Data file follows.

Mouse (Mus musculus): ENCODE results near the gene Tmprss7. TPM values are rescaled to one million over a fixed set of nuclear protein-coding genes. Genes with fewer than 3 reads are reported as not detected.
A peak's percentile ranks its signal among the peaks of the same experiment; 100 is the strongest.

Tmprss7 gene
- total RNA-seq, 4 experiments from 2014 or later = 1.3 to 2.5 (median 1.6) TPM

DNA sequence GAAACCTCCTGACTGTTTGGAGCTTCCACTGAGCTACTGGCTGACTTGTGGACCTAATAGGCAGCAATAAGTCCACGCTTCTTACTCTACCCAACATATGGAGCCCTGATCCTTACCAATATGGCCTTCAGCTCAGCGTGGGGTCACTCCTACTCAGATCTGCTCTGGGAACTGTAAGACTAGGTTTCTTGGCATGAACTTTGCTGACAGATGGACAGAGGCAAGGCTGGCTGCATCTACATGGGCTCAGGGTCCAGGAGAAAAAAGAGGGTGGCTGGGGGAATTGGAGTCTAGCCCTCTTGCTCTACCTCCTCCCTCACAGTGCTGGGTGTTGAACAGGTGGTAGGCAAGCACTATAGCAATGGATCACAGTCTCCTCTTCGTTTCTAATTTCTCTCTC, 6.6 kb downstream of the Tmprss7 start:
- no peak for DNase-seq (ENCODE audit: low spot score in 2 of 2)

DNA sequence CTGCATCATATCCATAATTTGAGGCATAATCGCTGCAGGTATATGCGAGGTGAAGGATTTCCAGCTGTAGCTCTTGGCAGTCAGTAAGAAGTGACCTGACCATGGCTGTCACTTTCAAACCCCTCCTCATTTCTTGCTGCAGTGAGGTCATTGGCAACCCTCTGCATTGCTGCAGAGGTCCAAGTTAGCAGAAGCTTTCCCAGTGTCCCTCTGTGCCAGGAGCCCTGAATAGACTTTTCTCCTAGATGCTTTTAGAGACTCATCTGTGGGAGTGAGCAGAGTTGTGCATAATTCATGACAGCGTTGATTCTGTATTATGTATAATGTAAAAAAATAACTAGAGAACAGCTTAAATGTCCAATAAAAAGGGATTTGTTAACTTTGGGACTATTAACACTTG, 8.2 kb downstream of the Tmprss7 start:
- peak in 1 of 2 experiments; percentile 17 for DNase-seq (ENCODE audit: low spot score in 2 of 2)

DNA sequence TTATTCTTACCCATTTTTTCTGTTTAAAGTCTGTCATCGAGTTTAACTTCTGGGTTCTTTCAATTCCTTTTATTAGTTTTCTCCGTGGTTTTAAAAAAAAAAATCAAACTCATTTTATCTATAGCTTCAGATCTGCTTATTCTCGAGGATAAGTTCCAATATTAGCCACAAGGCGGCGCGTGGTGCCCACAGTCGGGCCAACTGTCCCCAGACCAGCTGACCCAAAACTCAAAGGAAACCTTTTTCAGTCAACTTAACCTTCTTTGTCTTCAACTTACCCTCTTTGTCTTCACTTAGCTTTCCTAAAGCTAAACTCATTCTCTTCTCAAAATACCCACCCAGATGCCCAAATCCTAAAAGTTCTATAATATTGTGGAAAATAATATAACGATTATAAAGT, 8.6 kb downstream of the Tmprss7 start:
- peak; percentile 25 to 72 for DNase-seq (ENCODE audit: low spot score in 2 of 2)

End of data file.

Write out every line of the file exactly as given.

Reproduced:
Mouse (Mus musculus): ENCODE results near the gene Tmprss7. TPM values are rescaled to one million over a fixed set of nuclear protein-coding genes. Genes with fewer than 3 reads are reported as not detected.
A peak's percentile ranks its signal among the peaks of the same experiment; 100 is the strongest.

Tmprss7 gene
- total RNA-seq, 4 experiments from 2014 or later = 1.3 to 2.5 (median 1.6) TPM

DNA sequence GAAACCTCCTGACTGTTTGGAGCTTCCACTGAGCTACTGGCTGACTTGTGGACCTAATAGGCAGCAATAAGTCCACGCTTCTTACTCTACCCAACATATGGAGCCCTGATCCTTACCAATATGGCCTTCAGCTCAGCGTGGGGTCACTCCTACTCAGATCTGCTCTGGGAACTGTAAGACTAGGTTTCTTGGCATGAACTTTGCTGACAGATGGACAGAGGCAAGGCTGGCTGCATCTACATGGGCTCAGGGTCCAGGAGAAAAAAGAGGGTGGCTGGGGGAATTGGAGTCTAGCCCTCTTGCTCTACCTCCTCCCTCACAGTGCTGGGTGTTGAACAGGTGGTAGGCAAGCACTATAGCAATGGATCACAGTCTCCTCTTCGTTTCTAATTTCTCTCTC, 6.6 kb downstream of the Tmprss7 start:
- no peak for DNase-seq (ENCODE audit: low spot score in 2 of 2)

DNA sequence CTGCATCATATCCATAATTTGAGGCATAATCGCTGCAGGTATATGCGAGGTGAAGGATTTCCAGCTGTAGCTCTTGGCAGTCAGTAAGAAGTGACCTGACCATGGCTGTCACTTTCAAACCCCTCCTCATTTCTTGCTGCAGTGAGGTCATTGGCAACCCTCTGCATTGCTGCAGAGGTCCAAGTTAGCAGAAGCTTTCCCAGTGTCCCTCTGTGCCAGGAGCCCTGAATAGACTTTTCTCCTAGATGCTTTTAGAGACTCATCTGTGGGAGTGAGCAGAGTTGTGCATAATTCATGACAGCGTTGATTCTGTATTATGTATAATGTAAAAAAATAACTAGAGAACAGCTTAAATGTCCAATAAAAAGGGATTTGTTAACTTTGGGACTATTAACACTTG, 8.2 kb downstream of the Tmprss7 start:
- peak in 1 of 2 experiments; percentile 17 for DNase-seq (ENCODE audit: low spot score in 2 of 2)

DNA sequence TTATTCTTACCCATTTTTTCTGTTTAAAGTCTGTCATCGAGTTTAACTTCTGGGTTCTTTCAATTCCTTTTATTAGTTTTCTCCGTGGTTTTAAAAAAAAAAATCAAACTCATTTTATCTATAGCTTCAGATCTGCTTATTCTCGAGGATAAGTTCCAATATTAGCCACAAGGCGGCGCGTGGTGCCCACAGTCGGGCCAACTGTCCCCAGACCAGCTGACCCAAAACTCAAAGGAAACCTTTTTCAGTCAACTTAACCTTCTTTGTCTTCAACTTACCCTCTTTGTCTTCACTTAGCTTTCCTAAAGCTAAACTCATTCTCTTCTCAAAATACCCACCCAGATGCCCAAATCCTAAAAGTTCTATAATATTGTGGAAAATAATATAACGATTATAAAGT, 8.6 kb downstream of the Tmprss7 start:
- peak; percentile 25 to 72 for DNase-seq (ENCODE audit: low spot score in 2 of 2)